Editorial: In defense of science

Oral arguments began this week on a lawsuit by 11 parents in Dover, Pa., seeking to reverse the local school board’s decision to teach “intelligent design” in the system’s biology classes. The school board argues that its decision is an issue of “academic freedom.”

But the 11 parents reply that the “intelligent design” curriculum is a strategy by the Christian right to repackage “creationism” in order to smuggle it into the public schools in violation of the First Amendment requirement for separation of church and state.

The trial in a Harrisburg, Pa., court is being called “Scopes II,” referring to the famous trial of classroom teacher John Scopes in Dayton, Tenn., in 1925. Scopes had dared to teach his students Charles Darwin’s theory of evolution by natural selection. Scopes’ case was brilliantly argued by civil liberties lawyer Clarence Darrow and the teaching of evolution as the pillar of modern biology was upheld.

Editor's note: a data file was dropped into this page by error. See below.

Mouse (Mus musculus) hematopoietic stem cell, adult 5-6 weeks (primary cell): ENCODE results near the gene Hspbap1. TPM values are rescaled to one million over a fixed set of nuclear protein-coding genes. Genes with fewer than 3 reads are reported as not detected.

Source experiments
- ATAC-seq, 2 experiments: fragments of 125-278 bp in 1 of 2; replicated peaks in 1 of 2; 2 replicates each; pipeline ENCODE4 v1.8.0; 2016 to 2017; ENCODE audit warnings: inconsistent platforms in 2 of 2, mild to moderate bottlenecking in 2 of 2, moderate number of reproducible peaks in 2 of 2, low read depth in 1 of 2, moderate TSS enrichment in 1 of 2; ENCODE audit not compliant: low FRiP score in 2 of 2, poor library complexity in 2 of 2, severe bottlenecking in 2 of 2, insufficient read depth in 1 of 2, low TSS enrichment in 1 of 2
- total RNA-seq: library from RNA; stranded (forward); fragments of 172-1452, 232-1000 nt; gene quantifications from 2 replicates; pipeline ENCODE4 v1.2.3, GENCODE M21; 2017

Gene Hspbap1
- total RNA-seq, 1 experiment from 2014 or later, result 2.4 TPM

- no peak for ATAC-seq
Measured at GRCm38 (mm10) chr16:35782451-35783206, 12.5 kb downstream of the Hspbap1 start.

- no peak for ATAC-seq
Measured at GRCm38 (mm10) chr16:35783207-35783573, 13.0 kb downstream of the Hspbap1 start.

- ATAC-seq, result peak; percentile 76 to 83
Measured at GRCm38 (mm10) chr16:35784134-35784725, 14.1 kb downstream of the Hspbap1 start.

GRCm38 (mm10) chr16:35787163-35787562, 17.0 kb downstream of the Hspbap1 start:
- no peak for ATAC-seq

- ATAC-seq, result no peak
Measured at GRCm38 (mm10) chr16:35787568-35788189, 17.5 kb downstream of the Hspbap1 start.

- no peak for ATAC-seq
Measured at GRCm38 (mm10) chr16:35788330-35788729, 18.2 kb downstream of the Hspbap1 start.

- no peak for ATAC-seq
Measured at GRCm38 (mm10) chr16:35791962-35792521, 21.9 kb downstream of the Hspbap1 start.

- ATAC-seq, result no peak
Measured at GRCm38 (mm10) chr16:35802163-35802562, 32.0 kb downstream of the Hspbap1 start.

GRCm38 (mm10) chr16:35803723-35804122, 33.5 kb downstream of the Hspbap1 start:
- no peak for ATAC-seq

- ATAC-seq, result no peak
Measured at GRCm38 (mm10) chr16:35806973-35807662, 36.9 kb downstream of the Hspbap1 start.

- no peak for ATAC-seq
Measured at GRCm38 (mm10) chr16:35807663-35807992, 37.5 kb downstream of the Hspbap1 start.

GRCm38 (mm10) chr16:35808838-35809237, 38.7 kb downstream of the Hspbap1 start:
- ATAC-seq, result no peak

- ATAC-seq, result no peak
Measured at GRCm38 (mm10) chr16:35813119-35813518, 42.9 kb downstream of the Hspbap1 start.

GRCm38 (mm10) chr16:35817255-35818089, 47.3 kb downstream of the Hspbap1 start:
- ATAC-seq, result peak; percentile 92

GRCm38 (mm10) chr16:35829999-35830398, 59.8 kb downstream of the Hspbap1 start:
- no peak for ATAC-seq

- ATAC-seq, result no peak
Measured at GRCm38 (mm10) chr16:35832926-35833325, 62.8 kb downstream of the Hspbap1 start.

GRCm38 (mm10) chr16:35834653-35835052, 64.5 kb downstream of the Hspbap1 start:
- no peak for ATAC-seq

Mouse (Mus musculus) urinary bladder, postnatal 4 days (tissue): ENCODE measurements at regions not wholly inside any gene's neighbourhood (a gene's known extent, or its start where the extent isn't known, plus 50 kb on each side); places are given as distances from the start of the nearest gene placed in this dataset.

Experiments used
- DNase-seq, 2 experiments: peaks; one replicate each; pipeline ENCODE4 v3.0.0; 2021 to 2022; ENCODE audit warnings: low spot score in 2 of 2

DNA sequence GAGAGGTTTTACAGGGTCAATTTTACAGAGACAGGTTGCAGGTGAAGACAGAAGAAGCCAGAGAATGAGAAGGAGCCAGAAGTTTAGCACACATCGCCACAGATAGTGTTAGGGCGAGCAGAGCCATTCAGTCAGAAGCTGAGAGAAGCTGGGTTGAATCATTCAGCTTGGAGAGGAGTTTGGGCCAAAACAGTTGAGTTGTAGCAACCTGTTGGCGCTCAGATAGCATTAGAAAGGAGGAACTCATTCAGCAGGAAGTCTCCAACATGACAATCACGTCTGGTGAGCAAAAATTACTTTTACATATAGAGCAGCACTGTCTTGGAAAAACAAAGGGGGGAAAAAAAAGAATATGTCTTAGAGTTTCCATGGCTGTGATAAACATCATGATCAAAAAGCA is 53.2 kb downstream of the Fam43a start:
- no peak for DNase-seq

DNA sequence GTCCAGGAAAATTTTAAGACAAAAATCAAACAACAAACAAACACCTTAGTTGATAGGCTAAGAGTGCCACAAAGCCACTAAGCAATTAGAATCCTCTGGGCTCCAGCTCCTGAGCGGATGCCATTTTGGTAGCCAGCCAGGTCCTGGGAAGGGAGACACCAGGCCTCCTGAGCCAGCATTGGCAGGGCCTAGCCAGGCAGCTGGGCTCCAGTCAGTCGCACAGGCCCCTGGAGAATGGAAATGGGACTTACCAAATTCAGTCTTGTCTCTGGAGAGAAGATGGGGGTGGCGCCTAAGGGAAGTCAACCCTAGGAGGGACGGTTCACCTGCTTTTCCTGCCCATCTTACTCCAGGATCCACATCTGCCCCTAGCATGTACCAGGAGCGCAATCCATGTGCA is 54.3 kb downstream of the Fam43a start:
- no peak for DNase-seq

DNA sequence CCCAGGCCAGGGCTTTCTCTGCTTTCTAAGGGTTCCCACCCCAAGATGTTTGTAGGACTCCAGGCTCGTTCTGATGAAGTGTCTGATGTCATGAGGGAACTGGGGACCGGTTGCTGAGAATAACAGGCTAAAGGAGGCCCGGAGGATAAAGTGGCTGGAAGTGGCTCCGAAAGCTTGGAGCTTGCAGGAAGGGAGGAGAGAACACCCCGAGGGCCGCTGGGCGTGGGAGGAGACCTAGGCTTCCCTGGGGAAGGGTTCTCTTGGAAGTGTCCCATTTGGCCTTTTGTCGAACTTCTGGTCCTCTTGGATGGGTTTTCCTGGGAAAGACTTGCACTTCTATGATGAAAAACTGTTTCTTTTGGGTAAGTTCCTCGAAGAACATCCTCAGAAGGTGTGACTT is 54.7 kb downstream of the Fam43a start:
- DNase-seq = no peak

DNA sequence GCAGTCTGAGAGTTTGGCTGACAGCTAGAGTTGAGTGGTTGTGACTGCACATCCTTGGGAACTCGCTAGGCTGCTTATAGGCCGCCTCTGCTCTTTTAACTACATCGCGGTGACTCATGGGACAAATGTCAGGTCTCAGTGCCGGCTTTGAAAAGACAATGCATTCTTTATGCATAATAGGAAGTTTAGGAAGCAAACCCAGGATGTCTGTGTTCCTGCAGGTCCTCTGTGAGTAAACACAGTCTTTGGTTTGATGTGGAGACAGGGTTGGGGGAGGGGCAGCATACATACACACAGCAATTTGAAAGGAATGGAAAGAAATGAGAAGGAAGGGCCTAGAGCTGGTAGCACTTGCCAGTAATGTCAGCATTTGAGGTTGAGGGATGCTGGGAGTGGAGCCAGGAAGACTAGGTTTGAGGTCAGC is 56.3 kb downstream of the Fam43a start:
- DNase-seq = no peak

Today, the ultra-right has launched a renewed war against science. George W. Bush claims that global warming is “unproven” even as hurricanes like Katrina and Rita are linked to rising temperatures in the Caribbean. He blocks funding of stem cell research, which could lead to cures to Parkinsons and other diseases.

In the nation’s schools, intimidation is so serious that a survey by the National Science Foundation found that a majority of high school biology teachers fear reprisal if they teach evolution.

Meanwhile, proponents of “intelligent design” plead that they simply want their “science” taught on an equal basis. They are lying. If they get their foot in the door, their next step will be to outlaw the teaching of evolution.

Even more is at stake here than science itself. The ultra-right has seized on the teaching of evolution as a wedge issue to advance their overall ideological agenda.

In defending science, these 11 parents in Dover are defending democracy.

They deserve all the solidarity we can give them.